How do you overcome stigma — the dark shadow over an idea or thing that makes people jump to drastic conclusions? For Brad Setter, it’s all about awareness — bringing the thing that’s so stigmatized into the public light to get rid of the shadow.
Setter, a 24-year-old student at College of DuPage, knows a thing or two about stigma. He served in the US Marine Corps from 2007-2011, and toward the end of his service, he came out to a friend in the Marines, who told another person, who told another person, and — you can see where this is going. The stigma around being gay in the military broke Setter’s relationships with his fellow Marines.
“All of a sudden, these guys I was serving next to were turning against me, bullying me. I couldn’t believe it.”
But after he was discharged from the marines in 2011 and moved to Phoenix, he got his confidence back through working at a bar, which raised money for LGBT causes. It was a breath of fresh air for Setter, to see one community build its members up after his painful experience in the marines, who tore him down.
“I never knew that a business could be so active in giving back to the community. It really taught me a lot,” said Setter.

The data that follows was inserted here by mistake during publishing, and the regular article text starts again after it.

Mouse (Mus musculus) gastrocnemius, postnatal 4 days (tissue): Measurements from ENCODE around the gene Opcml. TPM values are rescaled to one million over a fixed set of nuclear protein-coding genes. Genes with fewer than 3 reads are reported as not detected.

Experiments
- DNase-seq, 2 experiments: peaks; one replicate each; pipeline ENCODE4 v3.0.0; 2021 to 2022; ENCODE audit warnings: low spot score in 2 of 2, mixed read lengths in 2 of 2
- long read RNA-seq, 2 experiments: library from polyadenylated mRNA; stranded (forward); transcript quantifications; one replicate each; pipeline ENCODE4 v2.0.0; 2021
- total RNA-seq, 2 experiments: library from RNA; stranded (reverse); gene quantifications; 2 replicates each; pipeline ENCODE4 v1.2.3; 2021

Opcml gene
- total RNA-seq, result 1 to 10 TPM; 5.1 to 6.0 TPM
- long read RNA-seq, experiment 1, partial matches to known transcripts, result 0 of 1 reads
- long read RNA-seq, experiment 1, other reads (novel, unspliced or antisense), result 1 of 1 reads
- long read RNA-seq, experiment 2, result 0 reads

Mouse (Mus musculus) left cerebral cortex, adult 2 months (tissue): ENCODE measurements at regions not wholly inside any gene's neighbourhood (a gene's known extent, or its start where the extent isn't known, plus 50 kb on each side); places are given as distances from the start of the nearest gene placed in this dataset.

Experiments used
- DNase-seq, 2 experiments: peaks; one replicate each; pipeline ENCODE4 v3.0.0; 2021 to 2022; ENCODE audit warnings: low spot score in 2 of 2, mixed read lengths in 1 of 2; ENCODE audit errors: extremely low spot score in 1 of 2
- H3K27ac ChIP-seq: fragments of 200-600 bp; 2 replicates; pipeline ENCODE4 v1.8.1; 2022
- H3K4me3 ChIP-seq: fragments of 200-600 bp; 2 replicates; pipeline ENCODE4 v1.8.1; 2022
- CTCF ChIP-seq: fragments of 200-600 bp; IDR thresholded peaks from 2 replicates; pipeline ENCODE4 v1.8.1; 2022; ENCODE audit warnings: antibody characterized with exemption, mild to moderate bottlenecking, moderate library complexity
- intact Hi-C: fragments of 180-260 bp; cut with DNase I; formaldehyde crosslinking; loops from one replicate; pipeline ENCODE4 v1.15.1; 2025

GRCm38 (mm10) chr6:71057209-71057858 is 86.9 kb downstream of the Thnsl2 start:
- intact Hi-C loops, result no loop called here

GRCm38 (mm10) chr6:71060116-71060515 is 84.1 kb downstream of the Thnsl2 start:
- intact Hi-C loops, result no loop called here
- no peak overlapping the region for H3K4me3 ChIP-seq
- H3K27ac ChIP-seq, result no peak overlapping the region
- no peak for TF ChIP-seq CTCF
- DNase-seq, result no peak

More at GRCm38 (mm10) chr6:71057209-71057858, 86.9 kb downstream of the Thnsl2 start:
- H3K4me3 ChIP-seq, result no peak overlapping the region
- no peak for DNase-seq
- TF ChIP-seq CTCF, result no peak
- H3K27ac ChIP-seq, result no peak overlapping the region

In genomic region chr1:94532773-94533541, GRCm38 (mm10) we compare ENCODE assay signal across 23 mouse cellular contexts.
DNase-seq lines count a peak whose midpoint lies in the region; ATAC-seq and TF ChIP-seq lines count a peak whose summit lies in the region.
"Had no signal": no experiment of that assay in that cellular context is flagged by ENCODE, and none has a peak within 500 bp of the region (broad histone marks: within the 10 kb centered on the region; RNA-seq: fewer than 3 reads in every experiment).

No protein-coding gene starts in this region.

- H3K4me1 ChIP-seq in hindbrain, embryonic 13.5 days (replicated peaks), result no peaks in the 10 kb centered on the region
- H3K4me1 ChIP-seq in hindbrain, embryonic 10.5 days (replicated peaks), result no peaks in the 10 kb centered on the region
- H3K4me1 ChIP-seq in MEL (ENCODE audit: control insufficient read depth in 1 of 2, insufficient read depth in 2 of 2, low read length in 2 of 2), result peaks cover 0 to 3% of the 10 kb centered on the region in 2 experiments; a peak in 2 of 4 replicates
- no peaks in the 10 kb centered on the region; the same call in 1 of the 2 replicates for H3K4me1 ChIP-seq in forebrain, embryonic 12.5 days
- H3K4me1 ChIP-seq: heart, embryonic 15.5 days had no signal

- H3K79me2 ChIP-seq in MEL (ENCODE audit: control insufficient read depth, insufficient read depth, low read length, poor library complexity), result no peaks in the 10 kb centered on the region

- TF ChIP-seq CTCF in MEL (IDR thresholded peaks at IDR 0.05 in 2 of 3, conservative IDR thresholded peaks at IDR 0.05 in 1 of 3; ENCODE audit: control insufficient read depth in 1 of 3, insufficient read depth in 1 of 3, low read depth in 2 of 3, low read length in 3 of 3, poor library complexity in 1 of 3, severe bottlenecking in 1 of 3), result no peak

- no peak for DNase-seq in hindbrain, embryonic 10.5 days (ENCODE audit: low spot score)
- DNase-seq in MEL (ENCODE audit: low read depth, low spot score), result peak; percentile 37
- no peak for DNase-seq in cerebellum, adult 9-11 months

While in Phoenix, Setter dated two men who were HIV-positive. These seriodiscordant relationships (where one partner is HIV-positive and one is HIV-negative) taught him about the way people living with HIV have to battle the stigma around the disease in public and within themselves.
“I was hanging out with the first guy I dated who I didn’t know what HIV-positive at the time, and all of a sudden he just started crying. I didn’t know what to do, so I just held him.” He later told Setter the news about his HIV status; the two of them talked through it, and Setter went to a local health clinic to learn more about HIV.
“I see the toll it takes on their lives. But I just feel you need to realize people are people first, and HIV/AIDS is something outside of that.”
Setter has participated in HIV/AIDS fitness events in both Phoenix and Chicago; this year will mark the second time he has participated in AIDS Run & Walk Chicago. He’s running for Youth Outlook, a nonprofit organization in the Chicago suburbs.
“It’s so important to end the stigma around HIV/AIDS out in the suburbs. I’m looking forward to bringing some visibility to the cause.”
AIDS Run & Walk Chicago will take place on Sept. 14 at Arvey Field in Grant Park. To register or donate, go to aidsrunwalk.org.